|Read by:||Friedman, Peter|
|Publisher:||Simon & Schuster|
|Publish Date:||Nov 2011|
|Number of Pages:||0|
|Shipping Weight (in pounds):||0.4|
|Product in Inches (L x W x H):||5.2 x 0.8 x 5.7|
Don De Lillo was born in New York City on November 20, 1936. He received a bachelor's degree in communication arts from Fordham University in 1958. His novels address late 20th and early 21st century themes such as the paranoia, alienation, and angst engendered by life in modern society. He is a master of language, wit, and the truths of man's search for meaning as he explores various subcultures such as football, rock music, and technology.
His works include Americana, Running Dog, White Noise, and Libra. He also writes short stories and plays. He has received numerous honors including a Guggenheim Fellowship in 1979, an American Academy Award in 1984, and the American Book Award in 1985.
This first collection from De Lillo (White Noise) gathers stories published in various literary magazines over the last three decades. What's immediately clear is how consistent his voice has been throughout his career. "Human Moments in World War III" stands out, describing two crew members on a spacecraft orbiting Earth both to monitor and to help the human species destroy itself. With the grim precision of a surgeon, De-Lillo describes the phases of the narrators' psyches during this mission, creating a metaphor for modern life.
The settings of all nine stories confront both the exotic and the mundane, with two following unemployed characters on the streets of New York City. There is also a topical story on the financial meltdown from inside a white-collar crime prison.
Verdict: For readers of literary fiction, this book is a good introduction to DeLillo's iconic postmodern style, though those new to the genre may find it a somewhat hard pill to swallow. De Lillo fans will appreciate the fix before his next novel and seeing the various themes he's touched on over the years.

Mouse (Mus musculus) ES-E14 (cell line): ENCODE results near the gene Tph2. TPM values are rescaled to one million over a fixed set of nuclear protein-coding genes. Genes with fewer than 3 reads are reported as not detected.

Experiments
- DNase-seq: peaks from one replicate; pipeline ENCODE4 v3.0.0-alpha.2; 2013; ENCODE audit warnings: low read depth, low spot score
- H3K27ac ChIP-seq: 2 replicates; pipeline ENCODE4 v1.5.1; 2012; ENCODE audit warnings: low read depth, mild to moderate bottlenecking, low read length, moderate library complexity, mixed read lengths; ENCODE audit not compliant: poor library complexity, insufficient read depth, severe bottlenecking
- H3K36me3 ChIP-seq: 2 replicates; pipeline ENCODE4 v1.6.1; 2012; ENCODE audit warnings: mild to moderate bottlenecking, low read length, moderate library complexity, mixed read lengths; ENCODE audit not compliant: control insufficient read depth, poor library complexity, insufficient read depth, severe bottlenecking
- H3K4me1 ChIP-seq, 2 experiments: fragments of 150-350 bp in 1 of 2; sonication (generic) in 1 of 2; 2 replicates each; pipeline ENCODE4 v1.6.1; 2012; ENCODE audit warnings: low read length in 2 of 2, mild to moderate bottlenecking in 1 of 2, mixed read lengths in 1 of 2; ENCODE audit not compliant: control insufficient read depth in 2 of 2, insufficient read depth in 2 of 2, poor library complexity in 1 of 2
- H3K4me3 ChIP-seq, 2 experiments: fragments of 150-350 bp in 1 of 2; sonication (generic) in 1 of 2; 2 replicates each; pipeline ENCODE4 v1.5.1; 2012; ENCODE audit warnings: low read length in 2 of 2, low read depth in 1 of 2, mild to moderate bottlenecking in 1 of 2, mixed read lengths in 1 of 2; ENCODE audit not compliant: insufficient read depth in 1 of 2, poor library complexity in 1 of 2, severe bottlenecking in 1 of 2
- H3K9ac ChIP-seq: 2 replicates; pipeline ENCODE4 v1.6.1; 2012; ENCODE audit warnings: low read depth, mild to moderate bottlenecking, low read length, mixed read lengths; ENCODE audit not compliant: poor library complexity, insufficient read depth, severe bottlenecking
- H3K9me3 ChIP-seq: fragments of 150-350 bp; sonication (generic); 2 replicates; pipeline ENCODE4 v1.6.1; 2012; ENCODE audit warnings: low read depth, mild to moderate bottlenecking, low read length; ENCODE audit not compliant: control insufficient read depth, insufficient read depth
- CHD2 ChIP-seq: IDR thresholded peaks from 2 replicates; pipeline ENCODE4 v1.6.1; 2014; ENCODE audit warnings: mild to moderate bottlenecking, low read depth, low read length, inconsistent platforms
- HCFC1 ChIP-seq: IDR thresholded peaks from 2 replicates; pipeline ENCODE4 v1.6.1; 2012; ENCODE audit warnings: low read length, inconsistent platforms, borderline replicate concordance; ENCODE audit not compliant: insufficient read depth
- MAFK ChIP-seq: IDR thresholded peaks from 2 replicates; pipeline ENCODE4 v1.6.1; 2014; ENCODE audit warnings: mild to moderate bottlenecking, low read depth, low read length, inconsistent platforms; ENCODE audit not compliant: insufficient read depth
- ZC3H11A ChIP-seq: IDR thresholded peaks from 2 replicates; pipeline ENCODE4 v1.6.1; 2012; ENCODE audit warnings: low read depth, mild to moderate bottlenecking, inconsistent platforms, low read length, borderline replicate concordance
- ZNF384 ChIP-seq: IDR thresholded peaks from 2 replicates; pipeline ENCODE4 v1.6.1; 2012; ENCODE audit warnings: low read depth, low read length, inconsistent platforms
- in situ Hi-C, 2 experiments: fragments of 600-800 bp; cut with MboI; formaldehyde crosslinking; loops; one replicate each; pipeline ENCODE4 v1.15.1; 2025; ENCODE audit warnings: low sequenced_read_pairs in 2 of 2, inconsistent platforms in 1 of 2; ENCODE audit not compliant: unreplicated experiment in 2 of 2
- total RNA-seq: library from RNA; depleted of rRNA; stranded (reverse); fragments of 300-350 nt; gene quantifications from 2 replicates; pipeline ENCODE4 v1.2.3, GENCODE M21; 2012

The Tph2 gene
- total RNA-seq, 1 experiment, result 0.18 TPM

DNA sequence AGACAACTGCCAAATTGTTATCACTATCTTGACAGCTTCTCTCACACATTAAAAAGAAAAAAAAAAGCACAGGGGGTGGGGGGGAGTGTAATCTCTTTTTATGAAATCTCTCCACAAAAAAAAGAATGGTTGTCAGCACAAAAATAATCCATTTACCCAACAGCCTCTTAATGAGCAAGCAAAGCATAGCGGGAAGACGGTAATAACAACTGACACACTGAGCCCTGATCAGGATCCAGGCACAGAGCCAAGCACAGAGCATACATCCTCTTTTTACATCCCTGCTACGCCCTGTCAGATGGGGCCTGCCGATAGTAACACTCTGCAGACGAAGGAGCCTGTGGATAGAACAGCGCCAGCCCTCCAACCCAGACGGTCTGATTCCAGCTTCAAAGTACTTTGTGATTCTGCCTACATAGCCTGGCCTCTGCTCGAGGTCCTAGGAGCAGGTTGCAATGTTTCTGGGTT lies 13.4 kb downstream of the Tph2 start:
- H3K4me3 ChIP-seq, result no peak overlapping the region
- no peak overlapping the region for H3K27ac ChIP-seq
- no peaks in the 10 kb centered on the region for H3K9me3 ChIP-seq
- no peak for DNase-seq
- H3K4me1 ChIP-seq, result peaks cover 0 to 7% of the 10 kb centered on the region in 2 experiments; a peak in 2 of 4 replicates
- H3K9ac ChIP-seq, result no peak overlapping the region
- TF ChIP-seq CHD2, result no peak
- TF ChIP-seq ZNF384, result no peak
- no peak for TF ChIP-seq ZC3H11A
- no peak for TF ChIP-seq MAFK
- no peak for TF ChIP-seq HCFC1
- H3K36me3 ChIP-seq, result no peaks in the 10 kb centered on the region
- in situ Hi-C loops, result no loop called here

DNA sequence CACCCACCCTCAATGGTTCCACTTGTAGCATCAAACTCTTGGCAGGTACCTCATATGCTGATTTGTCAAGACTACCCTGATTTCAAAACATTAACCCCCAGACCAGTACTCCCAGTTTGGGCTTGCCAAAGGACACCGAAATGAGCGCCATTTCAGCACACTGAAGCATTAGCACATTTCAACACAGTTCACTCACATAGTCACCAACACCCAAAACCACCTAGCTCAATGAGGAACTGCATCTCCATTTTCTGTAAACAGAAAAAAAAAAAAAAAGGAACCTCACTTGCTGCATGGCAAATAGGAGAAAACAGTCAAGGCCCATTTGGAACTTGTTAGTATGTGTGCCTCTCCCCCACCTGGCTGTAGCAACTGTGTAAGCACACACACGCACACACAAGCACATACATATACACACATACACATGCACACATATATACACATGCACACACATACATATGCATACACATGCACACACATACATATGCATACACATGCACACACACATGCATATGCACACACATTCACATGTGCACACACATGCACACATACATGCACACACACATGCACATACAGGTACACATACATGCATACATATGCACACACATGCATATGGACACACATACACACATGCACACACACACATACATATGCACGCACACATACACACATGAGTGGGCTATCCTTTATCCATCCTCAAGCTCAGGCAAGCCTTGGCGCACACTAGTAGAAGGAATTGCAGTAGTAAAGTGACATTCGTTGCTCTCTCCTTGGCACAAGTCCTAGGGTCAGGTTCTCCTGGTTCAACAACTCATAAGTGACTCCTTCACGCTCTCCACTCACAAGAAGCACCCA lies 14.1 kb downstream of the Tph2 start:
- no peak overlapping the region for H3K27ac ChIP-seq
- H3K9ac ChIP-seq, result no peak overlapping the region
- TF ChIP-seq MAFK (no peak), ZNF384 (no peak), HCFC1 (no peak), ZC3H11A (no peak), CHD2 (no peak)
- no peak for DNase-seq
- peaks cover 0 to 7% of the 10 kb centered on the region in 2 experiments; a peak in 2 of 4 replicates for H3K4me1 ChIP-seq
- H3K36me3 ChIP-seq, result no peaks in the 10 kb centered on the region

-Kate Gray, New York
(c) Copyright 2011. Library Journals LLC, a wholly owned subsidiary of Media Source, Inc. No redistribution permitted.
From one of the greatest writers of our time, his first collection of short stories, written between 1979 and 2011, chronicling--and foretelling--three decades of American life
Set in Greece, the Caribbean, Manhattan, a white-collar prison and outer space, these nine stories are a mesmerizing introduction to Don De Lillo's iconic voice, from the rich, startling, jazz-infused rhythms of his early work to the spare, distilled, monastic language of the later stories.
In "Creation", a couple at the end of a cruise somewhere in the West Indies can't get off the island--flights canceled, unconfirmed reservations, a dysfunctional economy. In "Human Moments in World War III", two men orbiting the earth, charged with gathering intelligence and reporting to Colorado Command, hear the voices of American radio, from a half century earlier. In the title story, Sisters Edgar and Grace, nuns working the violent streets of the South Bronx, confirm the neighborhood's miracle, the apparition of a dead child, Esmeralda.
Nuns, astronauts, athletes, terrorists and travelers, the characters in The Angel Esmeralda propel themselves into the world and define it. De Lillo's sentences are instantly recognizable, as original as the splatter of Jackson Pollock or the luminous rectangles of Mark Rothko. These nine stories describe an extraordinary journey of one great writer whose prescience about world events and ear for American language changed the literary landscape.
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